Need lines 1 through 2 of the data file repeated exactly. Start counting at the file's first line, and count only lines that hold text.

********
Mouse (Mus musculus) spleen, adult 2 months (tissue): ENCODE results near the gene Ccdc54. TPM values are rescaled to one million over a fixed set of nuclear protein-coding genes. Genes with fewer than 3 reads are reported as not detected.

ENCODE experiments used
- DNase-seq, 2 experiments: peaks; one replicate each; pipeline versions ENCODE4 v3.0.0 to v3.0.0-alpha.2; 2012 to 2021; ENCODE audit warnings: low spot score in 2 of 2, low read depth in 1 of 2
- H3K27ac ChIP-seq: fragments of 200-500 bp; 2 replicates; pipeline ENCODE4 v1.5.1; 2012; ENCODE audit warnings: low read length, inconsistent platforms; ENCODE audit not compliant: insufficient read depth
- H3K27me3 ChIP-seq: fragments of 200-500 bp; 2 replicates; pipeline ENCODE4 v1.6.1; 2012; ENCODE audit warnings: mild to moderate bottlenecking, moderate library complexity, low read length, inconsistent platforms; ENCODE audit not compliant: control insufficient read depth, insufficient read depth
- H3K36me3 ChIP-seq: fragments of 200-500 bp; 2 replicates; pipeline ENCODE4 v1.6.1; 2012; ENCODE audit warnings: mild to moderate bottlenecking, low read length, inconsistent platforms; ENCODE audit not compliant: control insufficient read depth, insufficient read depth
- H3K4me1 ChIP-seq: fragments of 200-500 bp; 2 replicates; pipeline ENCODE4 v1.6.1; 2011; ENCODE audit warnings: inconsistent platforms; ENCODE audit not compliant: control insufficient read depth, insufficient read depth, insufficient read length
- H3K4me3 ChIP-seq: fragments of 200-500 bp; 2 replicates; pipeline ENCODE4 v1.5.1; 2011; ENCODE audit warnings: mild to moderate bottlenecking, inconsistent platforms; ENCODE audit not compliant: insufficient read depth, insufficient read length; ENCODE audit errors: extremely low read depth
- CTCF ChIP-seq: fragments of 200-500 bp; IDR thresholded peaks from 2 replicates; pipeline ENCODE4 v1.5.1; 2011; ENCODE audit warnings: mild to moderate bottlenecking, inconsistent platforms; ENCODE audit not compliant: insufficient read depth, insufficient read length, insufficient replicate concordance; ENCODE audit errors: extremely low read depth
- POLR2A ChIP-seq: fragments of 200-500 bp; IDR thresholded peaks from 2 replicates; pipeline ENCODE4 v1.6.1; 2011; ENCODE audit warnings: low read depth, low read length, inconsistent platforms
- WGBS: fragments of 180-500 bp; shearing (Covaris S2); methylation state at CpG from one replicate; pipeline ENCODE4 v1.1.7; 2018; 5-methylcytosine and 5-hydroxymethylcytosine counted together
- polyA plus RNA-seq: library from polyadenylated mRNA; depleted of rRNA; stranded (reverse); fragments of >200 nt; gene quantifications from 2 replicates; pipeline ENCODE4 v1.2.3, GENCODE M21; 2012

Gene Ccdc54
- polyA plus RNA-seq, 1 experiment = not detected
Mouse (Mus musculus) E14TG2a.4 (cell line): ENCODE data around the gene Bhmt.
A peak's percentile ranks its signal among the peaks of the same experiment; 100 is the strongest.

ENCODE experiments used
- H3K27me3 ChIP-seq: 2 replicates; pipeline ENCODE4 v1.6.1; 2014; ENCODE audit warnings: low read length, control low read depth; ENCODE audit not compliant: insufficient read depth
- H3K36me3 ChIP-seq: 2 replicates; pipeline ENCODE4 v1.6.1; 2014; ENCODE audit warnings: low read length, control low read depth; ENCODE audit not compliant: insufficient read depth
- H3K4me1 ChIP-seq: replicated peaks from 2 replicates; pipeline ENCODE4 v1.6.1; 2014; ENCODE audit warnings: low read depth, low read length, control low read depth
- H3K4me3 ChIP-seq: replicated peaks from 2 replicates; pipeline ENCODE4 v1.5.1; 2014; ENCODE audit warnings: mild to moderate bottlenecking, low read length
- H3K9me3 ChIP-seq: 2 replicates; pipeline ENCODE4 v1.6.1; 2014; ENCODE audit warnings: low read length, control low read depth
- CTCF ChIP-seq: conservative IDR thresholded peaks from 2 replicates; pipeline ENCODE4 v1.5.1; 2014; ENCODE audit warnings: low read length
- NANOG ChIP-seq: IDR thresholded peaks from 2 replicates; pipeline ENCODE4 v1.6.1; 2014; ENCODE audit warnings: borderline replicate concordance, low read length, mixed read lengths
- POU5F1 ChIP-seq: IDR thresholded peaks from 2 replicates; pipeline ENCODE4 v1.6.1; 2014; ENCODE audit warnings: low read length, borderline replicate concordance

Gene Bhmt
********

Mouse (Mus musculus) spleen, adult 2 months (tissue): ENCODE results near the gene Ccdc54. TPM values are rescaled to one million over a fixed set of nuclear protein-coding genes. Genes with fewer than 3 reads are reported as not detected.

ENCODE experiments used